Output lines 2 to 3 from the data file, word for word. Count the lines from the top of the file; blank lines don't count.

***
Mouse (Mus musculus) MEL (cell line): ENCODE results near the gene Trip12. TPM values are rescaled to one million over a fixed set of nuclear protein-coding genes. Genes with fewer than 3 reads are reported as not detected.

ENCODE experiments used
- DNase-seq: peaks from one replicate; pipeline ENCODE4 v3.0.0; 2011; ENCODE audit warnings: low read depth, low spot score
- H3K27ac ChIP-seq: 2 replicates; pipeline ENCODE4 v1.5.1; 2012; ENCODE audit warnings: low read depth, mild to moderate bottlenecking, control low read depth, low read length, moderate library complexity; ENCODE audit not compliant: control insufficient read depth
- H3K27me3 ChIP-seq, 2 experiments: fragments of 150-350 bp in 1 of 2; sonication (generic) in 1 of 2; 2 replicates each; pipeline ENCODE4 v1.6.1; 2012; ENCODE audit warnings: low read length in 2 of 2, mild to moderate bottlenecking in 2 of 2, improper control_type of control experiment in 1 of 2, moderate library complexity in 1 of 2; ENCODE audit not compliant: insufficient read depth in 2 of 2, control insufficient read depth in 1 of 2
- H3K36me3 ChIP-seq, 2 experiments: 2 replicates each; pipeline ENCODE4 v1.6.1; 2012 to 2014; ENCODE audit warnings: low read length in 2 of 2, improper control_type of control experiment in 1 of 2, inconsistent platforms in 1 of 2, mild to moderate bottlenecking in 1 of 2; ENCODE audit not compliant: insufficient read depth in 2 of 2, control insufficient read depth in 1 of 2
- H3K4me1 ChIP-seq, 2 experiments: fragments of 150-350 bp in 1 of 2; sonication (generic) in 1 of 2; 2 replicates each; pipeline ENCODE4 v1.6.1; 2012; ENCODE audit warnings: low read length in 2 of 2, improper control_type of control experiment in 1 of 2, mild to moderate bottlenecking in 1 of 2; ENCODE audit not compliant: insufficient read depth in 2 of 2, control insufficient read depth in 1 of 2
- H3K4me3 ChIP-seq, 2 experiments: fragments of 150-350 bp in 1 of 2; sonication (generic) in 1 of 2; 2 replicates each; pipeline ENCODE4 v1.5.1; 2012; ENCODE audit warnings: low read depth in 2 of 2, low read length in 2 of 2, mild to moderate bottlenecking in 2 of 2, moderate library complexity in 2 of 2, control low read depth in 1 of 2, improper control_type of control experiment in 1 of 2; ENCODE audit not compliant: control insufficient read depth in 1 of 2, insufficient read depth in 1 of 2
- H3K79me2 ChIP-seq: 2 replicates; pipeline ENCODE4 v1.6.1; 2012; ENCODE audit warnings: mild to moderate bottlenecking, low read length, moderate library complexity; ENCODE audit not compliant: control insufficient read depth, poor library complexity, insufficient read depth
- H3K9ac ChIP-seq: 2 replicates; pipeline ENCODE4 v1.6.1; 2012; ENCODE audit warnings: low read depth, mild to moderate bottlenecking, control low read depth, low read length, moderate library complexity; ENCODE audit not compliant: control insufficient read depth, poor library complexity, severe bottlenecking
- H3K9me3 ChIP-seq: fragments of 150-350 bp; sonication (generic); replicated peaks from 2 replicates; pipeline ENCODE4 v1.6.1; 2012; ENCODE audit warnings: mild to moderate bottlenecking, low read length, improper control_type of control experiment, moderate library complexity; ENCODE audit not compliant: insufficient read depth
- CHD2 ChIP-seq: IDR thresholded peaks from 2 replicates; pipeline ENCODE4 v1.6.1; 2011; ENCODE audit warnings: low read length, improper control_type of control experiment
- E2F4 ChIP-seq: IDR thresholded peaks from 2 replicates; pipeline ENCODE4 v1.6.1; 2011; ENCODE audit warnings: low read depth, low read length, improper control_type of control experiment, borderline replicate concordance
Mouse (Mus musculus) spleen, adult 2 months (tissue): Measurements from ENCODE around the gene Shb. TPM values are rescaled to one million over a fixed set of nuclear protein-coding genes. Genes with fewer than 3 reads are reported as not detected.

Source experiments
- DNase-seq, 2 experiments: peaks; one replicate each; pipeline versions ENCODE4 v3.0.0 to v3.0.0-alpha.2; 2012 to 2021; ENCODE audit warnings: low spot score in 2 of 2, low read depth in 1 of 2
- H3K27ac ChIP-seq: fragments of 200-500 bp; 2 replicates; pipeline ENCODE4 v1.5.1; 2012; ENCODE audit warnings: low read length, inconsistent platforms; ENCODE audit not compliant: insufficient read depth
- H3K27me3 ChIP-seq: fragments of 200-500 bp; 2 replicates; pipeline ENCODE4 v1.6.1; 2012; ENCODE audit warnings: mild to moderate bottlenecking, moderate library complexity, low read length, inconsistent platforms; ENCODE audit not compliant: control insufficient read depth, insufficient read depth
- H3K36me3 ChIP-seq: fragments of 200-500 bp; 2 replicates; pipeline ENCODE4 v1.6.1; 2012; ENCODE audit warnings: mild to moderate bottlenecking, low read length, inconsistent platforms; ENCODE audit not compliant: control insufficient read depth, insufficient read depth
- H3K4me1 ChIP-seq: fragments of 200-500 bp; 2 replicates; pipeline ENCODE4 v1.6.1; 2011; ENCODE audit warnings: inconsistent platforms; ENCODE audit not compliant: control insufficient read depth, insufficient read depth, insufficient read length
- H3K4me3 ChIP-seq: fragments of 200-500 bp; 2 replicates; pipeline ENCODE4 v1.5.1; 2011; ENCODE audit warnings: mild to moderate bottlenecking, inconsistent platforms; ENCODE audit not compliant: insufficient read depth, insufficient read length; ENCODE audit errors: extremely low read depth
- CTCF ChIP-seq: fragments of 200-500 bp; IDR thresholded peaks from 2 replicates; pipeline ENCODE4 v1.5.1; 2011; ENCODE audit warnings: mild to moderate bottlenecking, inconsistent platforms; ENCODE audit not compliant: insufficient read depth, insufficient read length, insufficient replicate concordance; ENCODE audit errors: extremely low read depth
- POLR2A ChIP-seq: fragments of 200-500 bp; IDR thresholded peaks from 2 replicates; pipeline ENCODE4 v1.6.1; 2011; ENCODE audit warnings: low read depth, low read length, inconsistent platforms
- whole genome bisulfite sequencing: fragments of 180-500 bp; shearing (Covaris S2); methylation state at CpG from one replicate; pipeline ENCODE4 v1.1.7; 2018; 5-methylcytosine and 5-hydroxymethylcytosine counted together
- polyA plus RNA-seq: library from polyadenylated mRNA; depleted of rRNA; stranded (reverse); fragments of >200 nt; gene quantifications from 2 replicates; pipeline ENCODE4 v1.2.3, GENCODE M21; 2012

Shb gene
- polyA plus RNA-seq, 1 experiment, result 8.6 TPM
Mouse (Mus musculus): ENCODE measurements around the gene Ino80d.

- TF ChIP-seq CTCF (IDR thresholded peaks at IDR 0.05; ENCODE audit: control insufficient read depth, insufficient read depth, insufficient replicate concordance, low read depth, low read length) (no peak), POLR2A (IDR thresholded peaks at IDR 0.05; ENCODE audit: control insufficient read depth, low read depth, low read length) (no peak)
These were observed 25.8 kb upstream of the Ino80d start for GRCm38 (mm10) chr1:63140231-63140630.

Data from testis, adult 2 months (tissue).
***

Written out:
ENCODE experiments used
- DNase-seq: peaks from one replicate; pipeline ENCODE4 v3.0.0; 2011; ENCODE audit warnings: low read depth, low spot score